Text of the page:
“Jamais vu” is the opposite of “deja vu.” It’s a French term that means “never seen.” It refers to the phenomenom by which you can see something familiar, something you’ve seen countless times, but experience it as entirely new.
That is how I felt. I had seen hundreds of postage stamp Monets. Yet, perhaps because of my long divorce from Impressionism, I felt like I was seeing the artist’s work for the first time.
Stunned, I realized I liked it. Quite a bit, in fact. The massive water lilies were stunning.
The Rise and Theory Behind Impressionism
According to my massive tomb, still with me after all these years, Impressionism was once controversial, a renegade 19th century art movement. After constant rejection of their works by the government-sanctioned Salon, the artists organized their own independent exhibitions.
Unlike prior artists, the Impressionists rebelled against the rigid rules of the hierarchic and tyrannical art establishment. Those rules required that paintings have clear cut finished appearances and depict idealized themes from history, literature, or mythology.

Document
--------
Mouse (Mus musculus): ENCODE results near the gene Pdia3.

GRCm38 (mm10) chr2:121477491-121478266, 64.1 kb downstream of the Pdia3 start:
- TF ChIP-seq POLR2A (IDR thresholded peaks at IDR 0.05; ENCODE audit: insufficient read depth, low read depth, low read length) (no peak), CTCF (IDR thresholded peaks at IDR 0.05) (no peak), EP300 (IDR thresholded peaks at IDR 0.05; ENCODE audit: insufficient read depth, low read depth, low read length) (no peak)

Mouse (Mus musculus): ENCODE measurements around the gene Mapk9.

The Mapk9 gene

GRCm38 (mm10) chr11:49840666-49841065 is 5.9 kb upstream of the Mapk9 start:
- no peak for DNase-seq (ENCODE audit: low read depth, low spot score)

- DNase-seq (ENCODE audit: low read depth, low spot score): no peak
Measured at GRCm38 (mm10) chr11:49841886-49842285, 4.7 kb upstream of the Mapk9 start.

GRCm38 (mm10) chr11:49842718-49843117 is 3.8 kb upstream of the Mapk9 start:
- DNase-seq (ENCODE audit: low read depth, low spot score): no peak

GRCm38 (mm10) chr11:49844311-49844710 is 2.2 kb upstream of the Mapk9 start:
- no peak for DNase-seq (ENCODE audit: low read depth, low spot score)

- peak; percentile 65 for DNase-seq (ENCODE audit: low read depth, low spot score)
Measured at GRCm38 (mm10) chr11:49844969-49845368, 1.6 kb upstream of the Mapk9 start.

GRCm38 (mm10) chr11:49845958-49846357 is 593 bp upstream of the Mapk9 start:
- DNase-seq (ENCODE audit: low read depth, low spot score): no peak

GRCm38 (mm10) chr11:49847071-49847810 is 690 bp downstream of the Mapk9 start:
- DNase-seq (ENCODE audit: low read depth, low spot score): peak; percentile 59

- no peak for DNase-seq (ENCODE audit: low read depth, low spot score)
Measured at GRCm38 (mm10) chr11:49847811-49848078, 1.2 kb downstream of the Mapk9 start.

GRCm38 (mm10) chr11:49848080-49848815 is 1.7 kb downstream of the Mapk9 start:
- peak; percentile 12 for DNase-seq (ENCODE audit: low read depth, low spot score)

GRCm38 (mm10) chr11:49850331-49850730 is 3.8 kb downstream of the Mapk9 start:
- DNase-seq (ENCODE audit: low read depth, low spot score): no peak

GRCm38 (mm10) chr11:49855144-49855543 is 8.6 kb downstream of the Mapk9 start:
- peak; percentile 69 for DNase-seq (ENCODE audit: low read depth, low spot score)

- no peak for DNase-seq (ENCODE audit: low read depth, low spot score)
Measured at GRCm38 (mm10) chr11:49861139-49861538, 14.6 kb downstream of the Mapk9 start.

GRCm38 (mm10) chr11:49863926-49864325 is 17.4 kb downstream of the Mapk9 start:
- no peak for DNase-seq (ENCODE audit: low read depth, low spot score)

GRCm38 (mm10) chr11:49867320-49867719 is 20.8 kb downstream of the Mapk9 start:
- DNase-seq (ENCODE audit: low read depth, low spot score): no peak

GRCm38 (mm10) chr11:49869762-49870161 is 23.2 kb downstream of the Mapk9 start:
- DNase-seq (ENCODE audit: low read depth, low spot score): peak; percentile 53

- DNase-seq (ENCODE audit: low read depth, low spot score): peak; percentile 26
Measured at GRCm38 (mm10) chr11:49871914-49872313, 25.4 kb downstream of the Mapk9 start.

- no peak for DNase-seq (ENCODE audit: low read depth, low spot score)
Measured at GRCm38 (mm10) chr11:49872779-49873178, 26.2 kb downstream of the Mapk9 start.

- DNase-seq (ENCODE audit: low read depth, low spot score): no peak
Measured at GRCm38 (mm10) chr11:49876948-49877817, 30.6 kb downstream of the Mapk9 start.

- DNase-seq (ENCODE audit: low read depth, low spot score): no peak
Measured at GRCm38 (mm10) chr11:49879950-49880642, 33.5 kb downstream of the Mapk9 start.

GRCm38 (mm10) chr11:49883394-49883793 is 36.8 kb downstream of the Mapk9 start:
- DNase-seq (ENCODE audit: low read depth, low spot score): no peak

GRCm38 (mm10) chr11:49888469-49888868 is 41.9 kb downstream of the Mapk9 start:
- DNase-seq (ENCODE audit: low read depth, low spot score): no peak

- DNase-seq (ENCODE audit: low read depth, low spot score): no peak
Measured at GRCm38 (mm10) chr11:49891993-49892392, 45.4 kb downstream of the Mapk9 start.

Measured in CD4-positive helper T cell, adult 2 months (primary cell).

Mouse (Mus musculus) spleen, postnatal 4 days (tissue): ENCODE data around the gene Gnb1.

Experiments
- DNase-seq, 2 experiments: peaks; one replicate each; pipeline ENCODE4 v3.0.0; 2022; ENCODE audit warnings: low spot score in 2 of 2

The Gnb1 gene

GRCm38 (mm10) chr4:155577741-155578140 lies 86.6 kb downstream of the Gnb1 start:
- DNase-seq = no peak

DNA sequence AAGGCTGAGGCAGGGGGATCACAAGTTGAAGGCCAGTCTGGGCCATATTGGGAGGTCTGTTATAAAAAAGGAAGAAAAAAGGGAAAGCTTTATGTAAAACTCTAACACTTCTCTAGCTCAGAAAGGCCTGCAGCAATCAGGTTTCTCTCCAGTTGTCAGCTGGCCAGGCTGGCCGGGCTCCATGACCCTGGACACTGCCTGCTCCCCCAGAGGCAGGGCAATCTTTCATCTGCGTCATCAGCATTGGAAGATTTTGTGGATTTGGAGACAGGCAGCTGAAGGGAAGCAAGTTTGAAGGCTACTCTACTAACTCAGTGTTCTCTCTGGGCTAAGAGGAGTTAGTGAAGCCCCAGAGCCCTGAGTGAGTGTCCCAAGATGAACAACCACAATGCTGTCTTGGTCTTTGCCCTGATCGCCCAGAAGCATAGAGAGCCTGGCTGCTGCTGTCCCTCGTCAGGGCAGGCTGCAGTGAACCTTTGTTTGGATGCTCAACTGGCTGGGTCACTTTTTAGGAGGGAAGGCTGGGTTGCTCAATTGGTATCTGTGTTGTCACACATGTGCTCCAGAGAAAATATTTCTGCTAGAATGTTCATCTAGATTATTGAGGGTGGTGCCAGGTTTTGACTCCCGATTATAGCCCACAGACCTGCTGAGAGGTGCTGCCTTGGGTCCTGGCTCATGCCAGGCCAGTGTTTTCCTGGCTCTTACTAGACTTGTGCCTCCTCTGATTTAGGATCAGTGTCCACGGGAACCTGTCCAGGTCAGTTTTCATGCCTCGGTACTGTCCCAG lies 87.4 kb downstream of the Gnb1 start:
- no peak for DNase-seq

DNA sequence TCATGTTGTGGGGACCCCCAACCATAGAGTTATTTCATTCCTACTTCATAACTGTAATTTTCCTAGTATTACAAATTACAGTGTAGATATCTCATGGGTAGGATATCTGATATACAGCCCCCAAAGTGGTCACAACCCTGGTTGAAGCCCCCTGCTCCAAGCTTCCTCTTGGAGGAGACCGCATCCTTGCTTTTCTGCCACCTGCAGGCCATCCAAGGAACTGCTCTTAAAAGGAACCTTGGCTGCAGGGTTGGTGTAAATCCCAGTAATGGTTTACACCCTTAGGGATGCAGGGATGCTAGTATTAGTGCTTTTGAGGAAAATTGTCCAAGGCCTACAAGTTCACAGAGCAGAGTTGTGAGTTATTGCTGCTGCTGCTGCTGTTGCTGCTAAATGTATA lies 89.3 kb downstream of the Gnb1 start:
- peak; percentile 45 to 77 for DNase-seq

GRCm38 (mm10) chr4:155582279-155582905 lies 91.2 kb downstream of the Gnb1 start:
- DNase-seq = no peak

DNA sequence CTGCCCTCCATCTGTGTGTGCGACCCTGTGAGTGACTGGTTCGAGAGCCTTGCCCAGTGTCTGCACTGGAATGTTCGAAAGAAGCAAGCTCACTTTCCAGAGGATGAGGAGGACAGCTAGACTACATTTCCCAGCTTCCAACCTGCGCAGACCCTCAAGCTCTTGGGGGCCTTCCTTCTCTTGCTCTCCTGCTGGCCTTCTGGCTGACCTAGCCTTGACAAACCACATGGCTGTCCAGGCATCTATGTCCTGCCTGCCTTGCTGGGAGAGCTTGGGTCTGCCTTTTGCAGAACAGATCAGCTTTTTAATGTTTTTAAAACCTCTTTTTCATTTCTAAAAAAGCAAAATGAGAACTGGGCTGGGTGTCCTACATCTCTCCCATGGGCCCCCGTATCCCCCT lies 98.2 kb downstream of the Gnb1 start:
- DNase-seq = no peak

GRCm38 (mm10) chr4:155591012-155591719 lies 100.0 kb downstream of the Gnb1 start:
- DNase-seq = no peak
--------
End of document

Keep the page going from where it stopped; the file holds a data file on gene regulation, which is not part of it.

In the face of intense criticism, the Impressionists forged their own path and redefined how to paint. Instead of painting what they knew, the artists painted what they saw and felt.
The Impressionists aimed to capture the ephemeral, sensory effect of a leisurely scene — the impression that objects made on the eye in a fleeting instant. The Impressionists used fast and loose brushwork, a lighter palette, and tried to capture the effects of light. Monet described it as the “search for instantaneity.”
Impressionism made its debut at what was derogatorily dubbed the “Exhibition of the Impressionists” in 1874. Critics hated the art work. They thought the Impressionists sketch-like style was unfinished, scandalous, and horribly ugly.
In particular, Monet’s painting, Impression: Sunrise, shocked the public. One sneering critic decried the work as nothing more than an “impression,” worse than wallpaper. The insult stuck and gave birth to the name of the radical movement. Now, the painting is the most famous in the Marmottan collection.